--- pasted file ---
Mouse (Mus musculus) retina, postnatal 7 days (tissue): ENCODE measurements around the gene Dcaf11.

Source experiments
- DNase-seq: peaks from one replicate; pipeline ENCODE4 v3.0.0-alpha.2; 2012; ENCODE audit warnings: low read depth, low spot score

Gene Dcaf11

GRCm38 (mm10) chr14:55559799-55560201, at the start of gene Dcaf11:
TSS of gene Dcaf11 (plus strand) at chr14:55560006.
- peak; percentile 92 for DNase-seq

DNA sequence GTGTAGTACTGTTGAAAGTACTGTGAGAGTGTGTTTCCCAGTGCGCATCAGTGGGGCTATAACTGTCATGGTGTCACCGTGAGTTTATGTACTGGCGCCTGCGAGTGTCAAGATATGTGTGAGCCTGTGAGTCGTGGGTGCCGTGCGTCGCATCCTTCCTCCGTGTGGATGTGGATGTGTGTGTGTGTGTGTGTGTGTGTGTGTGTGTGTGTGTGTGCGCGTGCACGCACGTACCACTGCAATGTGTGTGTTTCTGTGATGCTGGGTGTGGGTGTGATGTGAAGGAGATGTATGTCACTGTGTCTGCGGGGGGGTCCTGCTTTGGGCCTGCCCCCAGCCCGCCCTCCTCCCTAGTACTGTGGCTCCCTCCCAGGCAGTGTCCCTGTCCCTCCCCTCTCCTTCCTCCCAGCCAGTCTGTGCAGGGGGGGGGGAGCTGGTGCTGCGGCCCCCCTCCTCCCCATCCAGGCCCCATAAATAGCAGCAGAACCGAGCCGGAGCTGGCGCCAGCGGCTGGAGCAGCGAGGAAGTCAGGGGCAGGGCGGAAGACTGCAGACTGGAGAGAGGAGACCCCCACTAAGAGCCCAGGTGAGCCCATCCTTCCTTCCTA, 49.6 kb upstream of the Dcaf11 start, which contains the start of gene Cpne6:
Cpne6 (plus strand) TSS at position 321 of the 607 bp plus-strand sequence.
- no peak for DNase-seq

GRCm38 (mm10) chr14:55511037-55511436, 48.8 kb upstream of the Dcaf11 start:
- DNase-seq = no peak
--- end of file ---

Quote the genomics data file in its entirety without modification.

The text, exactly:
Mouse (Mus musculus) retina, postnatal 7 days (tissue): ENCODE measurements around the gene Dcaf11.

Source experiments
- DNase-seq: peaks from one replicate; pipeline ENCODE4 v3.0.0-alpha.2; 2012; ENCODE audit warnings: low read depth, low spot score

Gene Dcaf11

GRCm38 (mm10) chr14:55559799-55560201, at the start of gene Dcaf11:
TSS of gene Dcaf11 (plus strand) at chr14:55560006.
- peak; percentile 92 for DNase-seq

DNA sequence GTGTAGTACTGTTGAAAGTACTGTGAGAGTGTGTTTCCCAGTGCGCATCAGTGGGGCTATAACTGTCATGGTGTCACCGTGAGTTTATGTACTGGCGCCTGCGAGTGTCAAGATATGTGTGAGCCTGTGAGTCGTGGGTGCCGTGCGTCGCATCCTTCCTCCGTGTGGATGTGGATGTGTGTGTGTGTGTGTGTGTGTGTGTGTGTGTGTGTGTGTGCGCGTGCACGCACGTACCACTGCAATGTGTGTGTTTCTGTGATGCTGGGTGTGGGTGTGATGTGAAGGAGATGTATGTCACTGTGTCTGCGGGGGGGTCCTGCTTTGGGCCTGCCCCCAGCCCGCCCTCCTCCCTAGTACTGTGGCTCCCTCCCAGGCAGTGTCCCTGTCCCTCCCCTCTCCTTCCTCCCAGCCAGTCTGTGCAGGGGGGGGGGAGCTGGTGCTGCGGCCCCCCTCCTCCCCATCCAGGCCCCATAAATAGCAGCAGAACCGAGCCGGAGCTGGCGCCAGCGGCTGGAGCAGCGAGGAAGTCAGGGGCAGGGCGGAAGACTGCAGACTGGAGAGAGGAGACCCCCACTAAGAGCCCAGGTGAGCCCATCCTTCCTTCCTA, 49.6 kb upstream of the Dcaf11 start, which contains the start of gene Cpne6:
Cpne6 (plus strand) TSS at position 321 of the 607 bp plus-strand sequence.
- no peak for DNase-seq

GRCm38 (mm10) chr14:55511037-55511436, 48.8 kb upstream of the Dcaf11 start:
- DNase-seq = no peak